This is my first post, so please forgive me if I haven't followed the guidelines correctly!
I am writing a C function which returns an integer and accepts a char* as an argument. The function is an if block to compare the text in the char* value (or should I say the location to which it points!) and set the integer to a value depending on the text value:
This isn't the actual function: I cannot post the actual function as it is part of a proprietary package I am writing!
int function_name(char* input)
if (input == "TextValue") outputNum = 0;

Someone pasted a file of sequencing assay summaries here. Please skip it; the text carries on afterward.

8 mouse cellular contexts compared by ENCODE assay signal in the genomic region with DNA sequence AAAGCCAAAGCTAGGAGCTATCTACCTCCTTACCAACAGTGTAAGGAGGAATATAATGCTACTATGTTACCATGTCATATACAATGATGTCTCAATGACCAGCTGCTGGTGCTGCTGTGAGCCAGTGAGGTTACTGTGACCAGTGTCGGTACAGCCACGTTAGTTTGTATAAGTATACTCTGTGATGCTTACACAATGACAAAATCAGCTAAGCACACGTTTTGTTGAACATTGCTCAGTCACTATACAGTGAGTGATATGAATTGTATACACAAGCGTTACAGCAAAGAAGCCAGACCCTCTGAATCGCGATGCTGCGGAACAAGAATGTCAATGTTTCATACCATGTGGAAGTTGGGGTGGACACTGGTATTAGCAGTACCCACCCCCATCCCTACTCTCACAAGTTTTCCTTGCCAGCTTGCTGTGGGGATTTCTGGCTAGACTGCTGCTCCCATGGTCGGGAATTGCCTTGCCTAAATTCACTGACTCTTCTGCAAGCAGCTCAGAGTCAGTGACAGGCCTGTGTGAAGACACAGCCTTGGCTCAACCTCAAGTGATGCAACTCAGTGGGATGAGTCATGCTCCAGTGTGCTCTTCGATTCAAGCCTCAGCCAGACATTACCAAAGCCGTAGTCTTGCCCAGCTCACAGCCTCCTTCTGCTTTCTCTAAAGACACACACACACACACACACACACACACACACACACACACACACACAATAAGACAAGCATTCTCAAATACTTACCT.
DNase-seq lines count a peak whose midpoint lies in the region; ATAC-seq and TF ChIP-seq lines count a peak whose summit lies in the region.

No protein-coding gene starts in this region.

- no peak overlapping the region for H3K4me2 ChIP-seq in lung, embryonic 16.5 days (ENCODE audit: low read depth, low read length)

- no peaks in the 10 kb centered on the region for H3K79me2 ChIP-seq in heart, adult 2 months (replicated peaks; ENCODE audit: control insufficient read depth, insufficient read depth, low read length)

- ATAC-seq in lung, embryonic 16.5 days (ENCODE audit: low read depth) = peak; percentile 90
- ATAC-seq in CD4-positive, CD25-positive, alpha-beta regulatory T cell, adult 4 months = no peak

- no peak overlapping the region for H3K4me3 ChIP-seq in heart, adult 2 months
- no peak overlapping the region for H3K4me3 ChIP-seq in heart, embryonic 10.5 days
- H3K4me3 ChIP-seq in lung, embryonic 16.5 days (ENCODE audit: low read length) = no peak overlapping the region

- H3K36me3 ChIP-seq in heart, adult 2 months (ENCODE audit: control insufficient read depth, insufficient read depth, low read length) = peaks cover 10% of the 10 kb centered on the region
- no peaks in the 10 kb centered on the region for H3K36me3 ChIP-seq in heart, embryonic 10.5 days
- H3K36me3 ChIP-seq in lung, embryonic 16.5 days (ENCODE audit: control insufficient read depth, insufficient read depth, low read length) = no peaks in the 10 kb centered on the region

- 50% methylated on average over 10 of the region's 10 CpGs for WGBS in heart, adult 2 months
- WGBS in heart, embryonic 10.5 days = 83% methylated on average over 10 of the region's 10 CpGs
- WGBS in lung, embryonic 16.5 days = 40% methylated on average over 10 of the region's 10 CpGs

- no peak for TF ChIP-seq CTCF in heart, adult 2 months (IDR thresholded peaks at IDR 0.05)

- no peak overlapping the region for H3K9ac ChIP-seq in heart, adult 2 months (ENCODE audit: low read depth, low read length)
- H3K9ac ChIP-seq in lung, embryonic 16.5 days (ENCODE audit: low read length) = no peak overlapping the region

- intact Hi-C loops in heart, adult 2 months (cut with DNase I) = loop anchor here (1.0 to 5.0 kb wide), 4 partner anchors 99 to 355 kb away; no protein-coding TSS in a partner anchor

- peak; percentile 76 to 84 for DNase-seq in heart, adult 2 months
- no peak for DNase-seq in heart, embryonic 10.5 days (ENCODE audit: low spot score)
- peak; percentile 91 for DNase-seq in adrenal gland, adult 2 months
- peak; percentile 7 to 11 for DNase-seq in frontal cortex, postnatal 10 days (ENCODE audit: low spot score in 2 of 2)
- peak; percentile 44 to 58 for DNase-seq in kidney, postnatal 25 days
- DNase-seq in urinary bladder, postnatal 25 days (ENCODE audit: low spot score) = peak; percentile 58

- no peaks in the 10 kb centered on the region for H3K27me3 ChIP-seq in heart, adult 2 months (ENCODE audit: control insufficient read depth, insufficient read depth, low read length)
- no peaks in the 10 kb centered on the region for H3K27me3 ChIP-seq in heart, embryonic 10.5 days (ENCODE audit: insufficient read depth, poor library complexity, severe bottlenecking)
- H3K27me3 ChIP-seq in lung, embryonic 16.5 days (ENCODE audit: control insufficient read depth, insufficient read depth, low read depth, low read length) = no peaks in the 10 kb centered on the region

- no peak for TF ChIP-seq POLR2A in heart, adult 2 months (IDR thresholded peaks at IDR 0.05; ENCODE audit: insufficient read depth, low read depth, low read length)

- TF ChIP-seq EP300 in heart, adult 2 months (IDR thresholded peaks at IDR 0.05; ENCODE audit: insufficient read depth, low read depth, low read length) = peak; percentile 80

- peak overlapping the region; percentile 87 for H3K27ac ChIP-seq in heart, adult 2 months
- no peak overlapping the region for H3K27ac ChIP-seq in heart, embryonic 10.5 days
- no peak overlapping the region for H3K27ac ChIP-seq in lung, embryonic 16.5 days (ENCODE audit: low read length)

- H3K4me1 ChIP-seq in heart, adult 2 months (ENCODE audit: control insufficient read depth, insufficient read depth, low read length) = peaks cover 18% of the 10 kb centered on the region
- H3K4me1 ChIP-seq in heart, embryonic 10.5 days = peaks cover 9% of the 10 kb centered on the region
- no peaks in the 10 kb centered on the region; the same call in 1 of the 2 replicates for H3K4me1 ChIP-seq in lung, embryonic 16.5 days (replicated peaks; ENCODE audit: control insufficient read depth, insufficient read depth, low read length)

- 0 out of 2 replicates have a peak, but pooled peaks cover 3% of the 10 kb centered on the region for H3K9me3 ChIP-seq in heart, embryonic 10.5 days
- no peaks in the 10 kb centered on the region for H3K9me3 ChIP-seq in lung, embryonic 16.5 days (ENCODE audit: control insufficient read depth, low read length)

else if (input == "OtherValue") outputNum = 1;
else if (input == "OneMore") outputNum = 2;
else outputNum = 3;
The problem I am having is that whatever text value is passed in, the int is set to 3 (the else value), even if the char* is, say, "TextValue". When invoking the function, I do as:
function_name(input); where input is of type char*.
Am I missing something very basic or is there something else to it? I have thought about the strstr() function in string.h, but I would like to avoid that if, at all, possible.